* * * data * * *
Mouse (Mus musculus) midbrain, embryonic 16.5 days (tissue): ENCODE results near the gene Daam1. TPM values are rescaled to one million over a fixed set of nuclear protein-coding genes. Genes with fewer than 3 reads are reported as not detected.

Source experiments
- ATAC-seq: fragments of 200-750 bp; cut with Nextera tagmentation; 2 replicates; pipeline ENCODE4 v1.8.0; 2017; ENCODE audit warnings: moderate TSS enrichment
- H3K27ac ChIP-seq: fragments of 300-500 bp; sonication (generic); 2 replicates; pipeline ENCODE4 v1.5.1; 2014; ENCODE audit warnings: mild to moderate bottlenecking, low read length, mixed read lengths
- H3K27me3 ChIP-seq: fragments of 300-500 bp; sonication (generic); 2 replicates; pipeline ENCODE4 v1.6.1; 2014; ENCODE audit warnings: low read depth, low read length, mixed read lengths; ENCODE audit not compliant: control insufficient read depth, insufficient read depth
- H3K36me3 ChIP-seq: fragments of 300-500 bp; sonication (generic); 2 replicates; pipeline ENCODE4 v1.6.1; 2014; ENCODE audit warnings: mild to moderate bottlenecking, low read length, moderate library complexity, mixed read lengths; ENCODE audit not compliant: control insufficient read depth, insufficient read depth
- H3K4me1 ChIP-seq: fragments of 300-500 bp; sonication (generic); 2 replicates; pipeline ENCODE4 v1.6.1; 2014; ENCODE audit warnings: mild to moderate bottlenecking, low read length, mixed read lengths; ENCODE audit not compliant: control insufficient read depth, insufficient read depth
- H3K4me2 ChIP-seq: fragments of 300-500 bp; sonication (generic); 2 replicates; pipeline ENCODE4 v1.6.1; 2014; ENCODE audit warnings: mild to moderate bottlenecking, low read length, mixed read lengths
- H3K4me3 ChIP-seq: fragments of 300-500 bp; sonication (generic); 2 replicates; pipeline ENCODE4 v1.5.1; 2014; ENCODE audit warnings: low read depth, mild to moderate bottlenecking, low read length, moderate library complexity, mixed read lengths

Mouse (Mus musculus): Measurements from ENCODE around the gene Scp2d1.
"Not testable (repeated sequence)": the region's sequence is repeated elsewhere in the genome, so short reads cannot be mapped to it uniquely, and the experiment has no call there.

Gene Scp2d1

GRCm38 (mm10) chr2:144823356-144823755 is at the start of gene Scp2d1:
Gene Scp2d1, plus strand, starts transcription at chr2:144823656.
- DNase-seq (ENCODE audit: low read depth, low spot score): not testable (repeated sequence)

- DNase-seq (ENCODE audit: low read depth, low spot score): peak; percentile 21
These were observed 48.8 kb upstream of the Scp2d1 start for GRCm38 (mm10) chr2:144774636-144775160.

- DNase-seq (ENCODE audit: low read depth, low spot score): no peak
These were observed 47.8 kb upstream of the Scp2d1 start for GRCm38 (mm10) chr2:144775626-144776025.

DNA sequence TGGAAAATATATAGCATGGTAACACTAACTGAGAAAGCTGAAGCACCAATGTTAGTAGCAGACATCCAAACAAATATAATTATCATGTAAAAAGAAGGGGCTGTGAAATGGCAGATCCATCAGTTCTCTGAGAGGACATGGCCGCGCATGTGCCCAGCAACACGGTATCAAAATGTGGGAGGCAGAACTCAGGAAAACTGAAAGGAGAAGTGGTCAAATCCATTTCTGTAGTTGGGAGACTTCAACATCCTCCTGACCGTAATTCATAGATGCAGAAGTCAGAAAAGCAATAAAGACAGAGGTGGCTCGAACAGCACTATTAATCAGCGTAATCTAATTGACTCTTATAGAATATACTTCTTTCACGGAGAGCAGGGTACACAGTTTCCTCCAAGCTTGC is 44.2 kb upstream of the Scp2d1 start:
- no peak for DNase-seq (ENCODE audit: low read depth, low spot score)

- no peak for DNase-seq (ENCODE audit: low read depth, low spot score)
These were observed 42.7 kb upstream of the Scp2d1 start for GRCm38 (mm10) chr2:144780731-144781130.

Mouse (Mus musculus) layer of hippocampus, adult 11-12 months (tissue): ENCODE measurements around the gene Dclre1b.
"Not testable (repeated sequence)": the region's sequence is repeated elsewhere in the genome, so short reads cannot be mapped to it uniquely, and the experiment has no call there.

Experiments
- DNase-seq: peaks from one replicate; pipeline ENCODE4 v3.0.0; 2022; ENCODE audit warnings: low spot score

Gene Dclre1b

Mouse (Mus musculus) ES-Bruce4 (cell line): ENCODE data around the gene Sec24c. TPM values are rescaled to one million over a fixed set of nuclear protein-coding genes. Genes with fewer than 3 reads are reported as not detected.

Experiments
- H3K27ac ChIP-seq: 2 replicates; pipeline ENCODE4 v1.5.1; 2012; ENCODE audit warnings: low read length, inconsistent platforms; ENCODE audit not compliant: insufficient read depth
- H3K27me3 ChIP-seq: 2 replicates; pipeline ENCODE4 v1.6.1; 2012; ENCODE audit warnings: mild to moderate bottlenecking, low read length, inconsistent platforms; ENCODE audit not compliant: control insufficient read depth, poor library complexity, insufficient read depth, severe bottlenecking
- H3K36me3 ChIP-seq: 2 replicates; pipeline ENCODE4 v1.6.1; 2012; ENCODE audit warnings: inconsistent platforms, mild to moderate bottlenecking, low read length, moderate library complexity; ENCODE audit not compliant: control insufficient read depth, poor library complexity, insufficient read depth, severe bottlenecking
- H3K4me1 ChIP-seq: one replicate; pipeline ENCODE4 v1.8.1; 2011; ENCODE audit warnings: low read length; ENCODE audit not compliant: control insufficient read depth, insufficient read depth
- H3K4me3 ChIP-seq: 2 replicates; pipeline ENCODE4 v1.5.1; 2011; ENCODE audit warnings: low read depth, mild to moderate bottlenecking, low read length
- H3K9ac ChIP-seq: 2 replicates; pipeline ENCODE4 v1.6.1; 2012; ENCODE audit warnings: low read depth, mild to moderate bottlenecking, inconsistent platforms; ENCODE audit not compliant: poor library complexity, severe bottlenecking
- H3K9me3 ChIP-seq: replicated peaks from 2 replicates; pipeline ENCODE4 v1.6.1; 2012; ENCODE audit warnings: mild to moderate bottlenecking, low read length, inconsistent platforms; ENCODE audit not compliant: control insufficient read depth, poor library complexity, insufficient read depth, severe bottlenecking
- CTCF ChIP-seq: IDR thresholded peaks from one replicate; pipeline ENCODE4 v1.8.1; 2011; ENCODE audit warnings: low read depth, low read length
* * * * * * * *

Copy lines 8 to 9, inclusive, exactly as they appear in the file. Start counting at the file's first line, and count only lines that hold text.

- H3K4me2 ChIP-seq: fragments of 300-500 bp; sonication (generic); 2 replicates; pipeline ENCODE4 v1.6.1; 2014; ENCODE audit warnings: mild to moderate bottlenecking, low read length, mixed read lengths
- H3K4me3 ChIP-seq: fragments of 300-500 bp; sonication (generic); 2 replicates; pipeline ENCODE4 v1.5.1; 2014; ENCODE audit warnings: low read depth, mild to moderate bottlenecking, low read length, moderate library complexity, mixed read lengths